MEDIA PERSPECTIVE: Newspapers have a 'good war' in the wake of atrocities

It is an ill wind that blows no-one any good, and in the context of

11 September and this week's air attacks on Afghanistan, it's worth

noting that one of the few beneficiaries of global turmoil is the

newspaper industry.



As the September ABCs published this Friday will show, the papers have

had a "good war" so far. Clearly they all put on a huge increase in

sales on 12 September - although the ones that did best were those with

the nerve to up their print runs as high as they could go. Those that

were cautious in printing extra copies - mindful perhaps they lose money

on the cover price - lost out in sales terms.



The real interest, however, is in the period from 12 September to the

end of the month because it shows the extent to which the sales uplift

has been sustained, if at all, and if irregular readers have been

converted.



While the editorial coverage has been without exception outstanding,

there are two clear winners in sales terms. As I understand it The

Guardian's ABC will be up some 10 per cent for September at 440,000.

Insofar as anything is predictable today, you would expect the

broadsheets, equipped with legions of specialist writers and a mission

to explain, to have done best. The surprise package, however, is the

Daily Mail, whose ABC will be some 8 per cent up at close on 2.6

million, up by nearly 190,000.



(I should add that the Daily Star also recorded an astonishing 12 per

cent jump in circulation in September. I don't wish to take anything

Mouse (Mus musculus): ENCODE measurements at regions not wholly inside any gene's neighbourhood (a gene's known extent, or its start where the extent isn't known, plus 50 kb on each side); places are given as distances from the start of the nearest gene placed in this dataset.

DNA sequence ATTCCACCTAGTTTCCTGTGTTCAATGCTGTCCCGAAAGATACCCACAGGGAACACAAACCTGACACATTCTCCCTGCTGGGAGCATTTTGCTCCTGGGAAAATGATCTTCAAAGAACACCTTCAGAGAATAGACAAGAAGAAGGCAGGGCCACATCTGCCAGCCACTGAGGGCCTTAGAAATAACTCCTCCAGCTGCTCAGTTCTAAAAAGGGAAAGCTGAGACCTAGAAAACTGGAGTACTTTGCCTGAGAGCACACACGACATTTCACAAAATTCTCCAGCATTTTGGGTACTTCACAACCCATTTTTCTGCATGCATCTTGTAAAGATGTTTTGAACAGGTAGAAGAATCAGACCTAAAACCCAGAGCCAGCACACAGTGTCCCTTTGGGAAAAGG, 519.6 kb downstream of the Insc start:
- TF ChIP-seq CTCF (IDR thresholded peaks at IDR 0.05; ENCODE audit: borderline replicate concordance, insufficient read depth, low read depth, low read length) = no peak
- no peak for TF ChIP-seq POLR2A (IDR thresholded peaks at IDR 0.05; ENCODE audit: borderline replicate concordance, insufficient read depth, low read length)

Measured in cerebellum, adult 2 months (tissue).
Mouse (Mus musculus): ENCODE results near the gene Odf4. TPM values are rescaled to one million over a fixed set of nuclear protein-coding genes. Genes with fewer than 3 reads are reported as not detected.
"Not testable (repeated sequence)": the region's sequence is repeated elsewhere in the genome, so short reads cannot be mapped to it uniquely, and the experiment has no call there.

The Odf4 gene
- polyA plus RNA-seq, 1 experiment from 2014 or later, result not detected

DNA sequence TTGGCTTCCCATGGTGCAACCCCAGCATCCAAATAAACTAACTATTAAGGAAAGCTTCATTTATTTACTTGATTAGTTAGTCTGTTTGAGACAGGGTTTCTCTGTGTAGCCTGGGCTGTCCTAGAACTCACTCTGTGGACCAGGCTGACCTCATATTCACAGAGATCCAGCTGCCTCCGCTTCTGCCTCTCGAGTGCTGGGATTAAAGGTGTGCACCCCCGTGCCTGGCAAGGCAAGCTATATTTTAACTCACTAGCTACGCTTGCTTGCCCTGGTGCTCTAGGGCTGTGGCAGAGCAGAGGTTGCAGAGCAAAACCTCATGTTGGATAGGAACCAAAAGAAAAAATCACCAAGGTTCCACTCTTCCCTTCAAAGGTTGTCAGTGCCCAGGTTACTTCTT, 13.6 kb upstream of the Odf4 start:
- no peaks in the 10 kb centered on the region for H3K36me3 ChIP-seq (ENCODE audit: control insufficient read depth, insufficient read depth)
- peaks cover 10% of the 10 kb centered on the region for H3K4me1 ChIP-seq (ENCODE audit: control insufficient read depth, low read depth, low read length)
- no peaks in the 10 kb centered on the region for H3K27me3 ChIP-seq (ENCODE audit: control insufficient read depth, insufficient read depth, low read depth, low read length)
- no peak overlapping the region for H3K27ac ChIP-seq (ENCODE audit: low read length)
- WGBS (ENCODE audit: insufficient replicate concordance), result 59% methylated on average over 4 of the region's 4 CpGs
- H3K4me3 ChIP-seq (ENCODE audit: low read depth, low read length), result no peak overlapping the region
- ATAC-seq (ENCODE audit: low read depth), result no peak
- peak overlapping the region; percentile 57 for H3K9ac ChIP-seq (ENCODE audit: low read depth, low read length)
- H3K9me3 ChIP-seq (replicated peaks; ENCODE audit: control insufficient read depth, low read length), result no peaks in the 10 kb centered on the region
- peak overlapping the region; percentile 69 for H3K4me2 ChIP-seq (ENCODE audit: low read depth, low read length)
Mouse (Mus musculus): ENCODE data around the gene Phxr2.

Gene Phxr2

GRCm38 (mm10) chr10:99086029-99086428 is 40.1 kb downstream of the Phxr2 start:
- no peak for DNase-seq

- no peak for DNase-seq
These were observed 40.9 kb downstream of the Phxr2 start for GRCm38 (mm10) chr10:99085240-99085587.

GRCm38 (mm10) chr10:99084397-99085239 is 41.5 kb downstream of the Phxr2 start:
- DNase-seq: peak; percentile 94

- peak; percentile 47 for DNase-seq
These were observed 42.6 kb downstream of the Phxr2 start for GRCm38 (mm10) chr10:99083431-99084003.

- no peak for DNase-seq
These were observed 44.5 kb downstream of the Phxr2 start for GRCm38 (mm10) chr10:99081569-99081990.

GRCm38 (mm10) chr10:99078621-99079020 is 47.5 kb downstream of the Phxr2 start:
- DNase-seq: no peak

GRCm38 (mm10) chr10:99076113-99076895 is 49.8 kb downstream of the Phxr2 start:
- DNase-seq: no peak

away from a remarkable revival, but I think that has more do to with its

full-on focus on football than its insightful analysis of the man it now

calls, for headline purposes only, "Bin".)



As far as the Daily Mail and The Guardian are concerned, however, both

now appear to occupy that enviable position of being the papers that

non- or occasional readers turn to when occasion demands. Of the other

dailies, The Sun and The Mirror are believed to be down 5 per cent and

1.5 per cent respectively. I'm not surprised by either, although you

have to wonder whether The Mirror's relatively better performance can be

explained by the fact that its coverage of the crisis was altogether

more serious.



At the Daily Express, meanwhile, they must wonder why they get up in the

morning. Even in the best month for sales since Diana's death, it

recorded a decline of some 60,000 - a 250,000 sales differential with

the Daily Mail. Enough said.



It is often said that newspapers succeed when TV cannot deliver the

pictures. Yet here we had vivid and visceral wall-to-wall TV coverage of

the tragedy, and sales still rose dramatically. It's too simplistic to

say that advertisers should take advantage of higher circulations, but

anybody who thinks the newspaper medium has had its day should think

again.



- Claire Beale is away.



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